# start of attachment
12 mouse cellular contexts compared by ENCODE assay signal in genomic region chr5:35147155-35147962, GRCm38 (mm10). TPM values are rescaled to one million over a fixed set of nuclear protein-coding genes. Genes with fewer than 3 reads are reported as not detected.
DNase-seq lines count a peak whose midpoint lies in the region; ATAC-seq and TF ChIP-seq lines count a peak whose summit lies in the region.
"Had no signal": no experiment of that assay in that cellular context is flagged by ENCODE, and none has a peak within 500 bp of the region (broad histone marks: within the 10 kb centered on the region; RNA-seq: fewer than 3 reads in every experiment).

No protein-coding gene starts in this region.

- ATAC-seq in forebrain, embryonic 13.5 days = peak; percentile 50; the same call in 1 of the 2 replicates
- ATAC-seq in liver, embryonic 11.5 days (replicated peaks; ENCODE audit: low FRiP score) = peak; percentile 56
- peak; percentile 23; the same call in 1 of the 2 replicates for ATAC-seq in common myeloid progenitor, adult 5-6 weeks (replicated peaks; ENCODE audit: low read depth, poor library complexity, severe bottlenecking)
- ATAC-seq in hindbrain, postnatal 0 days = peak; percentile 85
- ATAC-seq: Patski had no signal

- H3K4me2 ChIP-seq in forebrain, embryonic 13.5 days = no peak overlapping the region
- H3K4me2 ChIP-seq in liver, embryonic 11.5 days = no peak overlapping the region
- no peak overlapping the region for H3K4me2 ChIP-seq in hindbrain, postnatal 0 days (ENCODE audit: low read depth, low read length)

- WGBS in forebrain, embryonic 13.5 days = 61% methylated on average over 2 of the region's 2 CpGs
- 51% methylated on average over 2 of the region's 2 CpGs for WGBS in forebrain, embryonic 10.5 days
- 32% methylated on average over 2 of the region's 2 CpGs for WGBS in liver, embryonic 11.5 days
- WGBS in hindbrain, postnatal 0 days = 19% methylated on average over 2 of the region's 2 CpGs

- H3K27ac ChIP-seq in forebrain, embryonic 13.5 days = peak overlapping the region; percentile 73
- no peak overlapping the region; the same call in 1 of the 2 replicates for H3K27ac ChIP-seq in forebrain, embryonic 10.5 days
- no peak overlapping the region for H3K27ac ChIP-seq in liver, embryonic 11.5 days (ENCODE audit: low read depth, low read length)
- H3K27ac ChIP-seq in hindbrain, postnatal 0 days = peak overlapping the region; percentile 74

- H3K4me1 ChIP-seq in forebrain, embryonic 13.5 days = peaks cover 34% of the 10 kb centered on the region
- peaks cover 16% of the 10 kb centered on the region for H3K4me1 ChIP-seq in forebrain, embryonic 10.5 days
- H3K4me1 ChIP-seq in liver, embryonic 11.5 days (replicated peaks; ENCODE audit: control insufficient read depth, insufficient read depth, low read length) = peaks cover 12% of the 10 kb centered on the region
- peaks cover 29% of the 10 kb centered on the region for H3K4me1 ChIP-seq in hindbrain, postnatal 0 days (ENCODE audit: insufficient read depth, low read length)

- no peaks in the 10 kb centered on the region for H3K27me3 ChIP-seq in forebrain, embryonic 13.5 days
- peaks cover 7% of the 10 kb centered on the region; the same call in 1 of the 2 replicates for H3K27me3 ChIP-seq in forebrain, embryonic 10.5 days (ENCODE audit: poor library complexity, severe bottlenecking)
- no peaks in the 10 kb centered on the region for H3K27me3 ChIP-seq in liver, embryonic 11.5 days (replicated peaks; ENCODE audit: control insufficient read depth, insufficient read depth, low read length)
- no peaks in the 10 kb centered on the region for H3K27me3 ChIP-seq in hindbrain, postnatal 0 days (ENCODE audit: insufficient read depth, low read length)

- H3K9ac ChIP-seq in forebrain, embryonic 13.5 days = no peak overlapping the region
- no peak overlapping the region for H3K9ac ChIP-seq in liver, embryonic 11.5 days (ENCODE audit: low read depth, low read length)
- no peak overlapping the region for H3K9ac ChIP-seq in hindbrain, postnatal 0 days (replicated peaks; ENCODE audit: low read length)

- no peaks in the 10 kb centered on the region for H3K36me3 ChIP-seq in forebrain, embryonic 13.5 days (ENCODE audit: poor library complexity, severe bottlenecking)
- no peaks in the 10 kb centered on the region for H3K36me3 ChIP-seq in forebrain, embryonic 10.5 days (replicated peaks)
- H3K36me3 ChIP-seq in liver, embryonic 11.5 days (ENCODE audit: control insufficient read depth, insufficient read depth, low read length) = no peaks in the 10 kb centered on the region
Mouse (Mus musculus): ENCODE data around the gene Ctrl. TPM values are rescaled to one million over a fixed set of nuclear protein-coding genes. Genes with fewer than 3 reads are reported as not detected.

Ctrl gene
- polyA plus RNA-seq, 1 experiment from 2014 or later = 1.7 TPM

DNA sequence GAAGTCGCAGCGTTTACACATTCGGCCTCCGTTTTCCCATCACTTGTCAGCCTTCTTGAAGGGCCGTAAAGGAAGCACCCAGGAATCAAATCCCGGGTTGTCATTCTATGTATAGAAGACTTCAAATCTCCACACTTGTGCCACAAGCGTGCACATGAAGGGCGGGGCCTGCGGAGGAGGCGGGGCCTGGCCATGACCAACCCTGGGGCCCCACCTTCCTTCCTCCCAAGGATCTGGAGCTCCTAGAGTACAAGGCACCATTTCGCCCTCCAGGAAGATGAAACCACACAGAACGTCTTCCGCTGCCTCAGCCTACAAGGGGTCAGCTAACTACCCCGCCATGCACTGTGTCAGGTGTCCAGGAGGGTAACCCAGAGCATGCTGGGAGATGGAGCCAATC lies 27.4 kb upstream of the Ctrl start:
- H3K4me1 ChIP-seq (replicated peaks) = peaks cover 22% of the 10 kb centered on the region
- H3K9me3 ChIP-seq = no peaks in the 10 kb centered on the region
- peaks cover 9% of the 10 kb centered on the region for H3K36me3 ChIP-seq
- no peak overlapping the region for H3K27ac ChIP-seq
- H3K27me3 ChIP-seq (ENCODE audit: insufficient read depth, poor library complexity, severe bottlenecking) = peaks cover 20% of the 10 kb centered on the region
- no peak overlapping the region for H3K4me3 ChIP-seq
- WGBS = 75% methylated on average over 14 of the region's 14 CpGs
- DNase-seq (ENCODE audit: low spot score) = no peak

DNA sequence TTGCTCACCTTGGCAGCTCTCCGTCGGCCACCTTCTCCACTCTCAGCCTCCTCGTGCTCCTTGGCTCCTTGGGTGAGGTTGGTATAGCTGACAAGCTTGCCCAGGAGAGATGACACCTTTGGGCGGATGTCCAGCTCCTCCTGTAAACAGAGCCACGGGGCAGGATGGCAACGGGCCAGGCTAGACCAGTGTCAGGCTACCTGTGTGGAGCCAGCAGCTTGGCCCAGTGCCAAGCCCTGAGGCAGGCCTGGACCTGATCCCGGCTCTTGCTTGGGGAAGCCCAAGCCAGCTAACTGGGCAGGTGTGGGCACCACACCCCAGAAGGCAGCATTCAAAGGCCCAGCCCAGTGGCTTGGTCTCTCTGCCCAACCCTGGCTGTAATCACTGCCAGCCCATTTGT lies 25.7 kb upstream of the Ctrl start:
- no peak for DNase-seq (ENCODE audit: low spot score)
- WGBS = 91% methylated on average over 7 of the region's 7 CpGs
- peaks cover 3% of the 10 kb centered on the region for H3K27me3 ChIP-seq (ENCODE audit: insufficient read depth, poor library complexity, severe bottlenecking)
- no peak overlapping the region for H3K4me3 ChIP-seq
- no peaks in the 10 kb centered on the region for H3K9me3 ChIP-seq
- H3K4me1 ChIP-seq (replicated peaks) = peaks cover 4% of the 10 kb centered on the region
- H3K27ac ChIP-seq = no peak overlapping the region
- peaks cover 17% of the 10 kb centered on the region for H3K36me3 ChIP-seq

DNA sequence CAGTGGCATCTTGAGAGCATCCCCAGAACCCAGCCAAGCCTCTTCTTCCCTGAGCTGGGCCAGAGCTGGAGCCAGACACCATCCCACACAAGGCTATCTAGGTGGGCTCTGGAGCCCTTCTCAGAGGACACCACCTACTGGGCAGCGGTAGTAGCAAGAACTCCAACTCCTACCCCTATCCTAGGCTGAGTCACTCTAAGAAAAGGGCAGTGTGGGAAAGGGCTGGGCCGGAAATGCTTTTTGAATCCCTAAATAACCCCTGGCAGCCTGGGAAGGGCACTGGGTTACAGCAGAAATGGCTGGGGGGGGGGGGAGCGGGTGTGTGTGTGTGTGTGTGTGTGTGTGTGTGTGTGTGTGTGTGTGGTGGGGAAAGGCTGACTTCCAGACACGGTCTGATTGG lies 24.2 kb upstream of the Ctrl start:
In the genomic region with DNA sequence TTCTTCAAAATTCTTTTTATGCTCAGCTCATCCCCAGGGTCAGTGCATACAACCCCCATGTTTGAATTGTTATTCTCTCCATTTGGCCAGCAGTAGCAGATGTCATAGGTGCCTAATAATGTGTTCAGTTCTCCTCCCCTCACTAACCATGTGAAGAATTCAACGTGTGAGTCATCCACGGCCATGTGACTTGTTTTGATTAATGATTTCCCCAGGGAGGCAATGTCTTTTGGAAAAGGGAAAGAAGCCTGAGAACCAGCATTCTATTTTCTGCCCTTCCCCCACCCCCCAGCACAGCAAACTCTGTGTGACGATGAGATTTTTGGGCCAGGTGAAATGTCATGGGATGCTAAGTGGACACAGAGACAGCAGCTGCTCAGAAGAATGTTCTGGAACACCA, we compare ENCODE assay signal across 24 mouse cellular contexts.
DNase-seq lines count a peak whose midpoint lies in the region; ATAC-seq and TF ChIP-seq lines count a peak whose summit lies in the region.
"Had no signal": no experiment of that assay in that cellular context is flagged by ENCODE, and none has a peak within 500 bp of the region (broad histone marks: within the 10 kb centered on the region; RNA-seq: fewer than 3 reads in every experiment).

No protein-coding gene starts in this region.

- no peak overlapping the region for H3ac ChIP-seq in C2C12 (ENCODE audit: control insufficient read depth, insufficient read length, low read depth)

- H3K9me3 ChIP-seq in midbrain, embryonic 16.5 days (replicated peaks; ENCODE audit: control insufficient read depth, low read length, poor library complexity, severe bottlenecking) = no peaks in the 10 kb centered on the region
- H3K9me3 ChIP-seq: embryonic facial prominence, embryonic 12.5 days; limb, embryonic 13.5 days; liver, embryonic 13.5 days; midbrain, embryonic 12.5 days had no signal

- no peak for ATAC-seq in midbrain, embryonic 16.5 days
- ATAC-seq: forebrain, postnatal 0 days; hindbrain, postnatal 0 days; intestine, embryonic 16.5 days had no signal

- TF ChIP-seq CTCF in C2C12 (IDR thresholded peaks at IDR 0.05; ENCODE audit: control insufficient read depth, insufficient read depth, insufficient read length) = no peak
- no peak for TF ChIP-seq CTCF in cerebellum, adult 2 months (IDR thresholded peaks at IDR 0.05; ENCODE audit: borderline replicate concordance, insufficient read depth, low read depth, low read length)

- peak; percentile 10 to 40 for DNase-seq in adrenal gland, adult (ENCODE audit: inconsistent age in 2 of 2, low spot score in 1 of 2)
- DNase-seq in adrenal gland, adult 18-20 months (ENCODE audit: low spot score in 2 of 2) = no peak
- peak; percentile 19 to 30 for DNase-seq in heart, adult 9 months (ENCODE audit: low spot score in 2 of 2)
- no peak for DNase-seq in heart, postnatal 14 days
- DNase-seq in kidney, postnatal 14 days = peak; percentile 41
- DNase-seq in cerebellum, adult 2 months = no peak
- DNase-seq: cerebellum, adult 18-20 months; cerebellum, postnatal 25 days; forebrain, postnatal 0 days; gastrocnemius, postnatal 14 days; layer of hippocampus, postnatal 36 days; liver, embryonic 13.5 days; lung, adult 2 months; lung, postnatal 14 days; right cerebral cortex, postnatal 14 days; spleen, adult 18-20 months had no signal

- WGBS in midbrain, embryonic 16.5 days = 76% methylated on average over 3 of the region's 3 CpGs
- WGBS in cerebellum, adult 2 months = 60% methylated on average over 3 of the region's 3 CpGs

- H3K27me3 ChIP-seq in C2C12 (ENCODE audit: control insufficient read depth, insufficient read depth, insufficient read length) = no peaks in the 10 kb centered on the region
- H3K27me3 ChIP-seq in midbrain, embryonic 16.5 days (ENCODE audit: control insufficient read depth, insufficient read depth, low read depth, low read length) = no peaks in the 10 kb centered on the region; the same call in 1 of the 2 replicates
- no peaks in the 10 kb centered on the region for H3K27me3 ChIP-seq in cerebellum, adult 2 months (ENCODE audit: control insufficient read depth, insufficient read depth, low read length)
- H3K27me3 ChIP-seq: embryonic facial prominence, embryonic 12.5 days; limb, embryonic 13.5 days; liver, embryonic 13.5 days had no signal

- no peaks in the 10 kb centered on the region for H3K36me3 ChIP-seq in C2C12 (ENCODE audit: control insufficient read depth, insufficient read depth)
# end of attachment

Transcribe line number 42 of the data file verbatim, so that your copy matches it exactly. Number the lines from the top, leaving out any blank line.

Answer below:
- no peak overlapping the region for H3K27ac ChIP-seq